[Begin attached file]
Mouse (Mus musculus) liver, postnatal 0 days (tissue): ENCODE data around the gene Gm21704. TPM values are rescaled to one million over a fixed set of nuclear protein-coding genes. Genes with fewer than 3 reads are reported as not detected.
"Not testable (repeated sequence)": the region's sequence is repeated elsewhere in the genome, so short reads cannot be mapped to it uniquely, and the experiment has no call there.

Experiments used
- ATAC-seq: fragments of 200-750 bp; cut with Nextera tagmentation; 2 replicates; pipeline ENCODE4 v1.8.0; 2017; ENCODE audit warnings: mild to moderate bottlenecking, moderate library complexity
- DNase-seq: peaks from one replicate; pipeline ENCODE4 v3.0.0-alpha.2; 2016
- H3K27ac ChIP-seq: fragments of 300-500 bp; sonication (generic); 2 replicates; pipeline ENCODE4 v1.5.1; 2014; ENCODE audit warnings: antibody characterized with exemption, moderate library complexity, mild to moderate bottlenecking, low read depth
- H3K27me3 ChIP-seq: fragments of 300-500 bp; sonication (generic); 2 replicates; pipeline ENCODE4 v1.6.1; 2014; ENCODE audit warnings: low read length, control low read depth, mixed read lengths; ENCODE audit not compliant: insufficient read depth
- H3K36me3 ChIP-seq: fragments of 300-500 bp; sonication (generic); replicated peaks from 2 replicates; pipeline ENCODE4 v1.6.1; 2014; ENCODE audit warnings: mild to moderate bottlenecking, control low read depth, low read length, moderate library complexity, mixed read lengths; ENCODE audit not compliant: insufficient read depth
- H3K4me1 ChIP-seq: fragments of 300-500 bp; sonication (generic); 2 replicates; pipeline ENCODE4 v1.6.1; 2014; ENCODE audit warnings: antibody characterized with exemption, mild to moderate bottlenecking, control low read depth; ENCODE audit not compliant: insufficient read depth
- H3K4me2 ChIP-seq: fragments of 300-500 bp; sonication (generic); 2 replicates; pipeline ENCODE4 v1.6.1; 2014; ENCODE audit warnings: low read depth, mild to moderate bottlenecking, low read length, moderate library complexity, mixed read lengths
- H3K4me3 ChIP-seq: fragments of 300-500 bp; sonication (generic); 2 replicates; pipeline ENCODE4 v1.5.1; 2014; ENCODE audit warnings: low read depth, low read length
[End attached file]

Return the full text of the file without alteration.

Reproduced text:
Mouse (Mus musculus) liver, postnatal 0 days (tissue): ENCODE data around the gene Gm21704. TPM values are rescaled to one million over a fixed set of nuclear protein-coding genes. Genes with fewer than 3 reads are reported as not detected.
"Not testable (repeated sequence)": the region's sequence is repeated elsewhere in the genome, so short reads cannot be mapped to it uniquely, and the experiment has no call there.

Experiments used
- ATAC-seq: fragments of 200-750 bp; cut with Nextera tagmentation; 2 replicates; pipeline ENCODE4 v1.8.0; 2017; ENCODE audit warnings: mild to moderate bottlenecking, moderate library complexity
- DNase-seq: peaks from one replicate; pipeline ENCODE4 v3.0.0-alpha.2; 2016
- H3K27ac ChIP-seq: fragments of 300-500 bp; sonication (generic); 2 replicates; pipeline ENCODE4 v1.5.1; 2014; ENCODE audit warnings: antibody characterized with exemption, moderate library complexity, mild to moderate bottlenecking, low read depth
- H3K27me3 ChIP-seq: fragments of 300-500 bp; sonication (generic); 2 replicates; pipeline ENCODE4 v1.6.1; 2014; ENCODE audit warnings: low read length, control low read depth, mixed read lengths; ENCODE audit not compliant: insufficient read depth
- H3K36me3 ChIP-seq: fragments of 300-500 bp; sonication (generic); replicated peaks from 2 replicates; pipeline ENCODE4 v1.6.1; 2014; ENCODE audit warnings: mild to moderate bottlenecking, control low read depth, low read length, moderate library complexity, mixed read lengths; ENCODE audit not compliant: insufficient read depth
- H3K4me1 ChIP-seq: fragments of 300-500 bp; sonication (generic); 2 replicates; pipeline ENCODE4 v1.6.1; 2014; ENCODE audit warnings: antibody characterized with exemption, mild to moderate bottlenecking, control low read depth; ENCODE audit not compliant: insufficient read depth
- H3K4me2 ChIP-seq: fragments of 300-500 bp; sonication (generic); 2 replicates; pipeline ENCODE4 v1.6.1; 2014; ENCODE audit warnings: low read depth, mild to moderate bottlenecking, low read length, moderate library complexity, mixed read lengths
- H3K4me3 ChIP-seq: fragments of 300-500 bp; sonication (generic); 2 replicates; pipeline ENCODE4 v1.5.1; 2014; ENCODE audit warnings: low read depth, low read length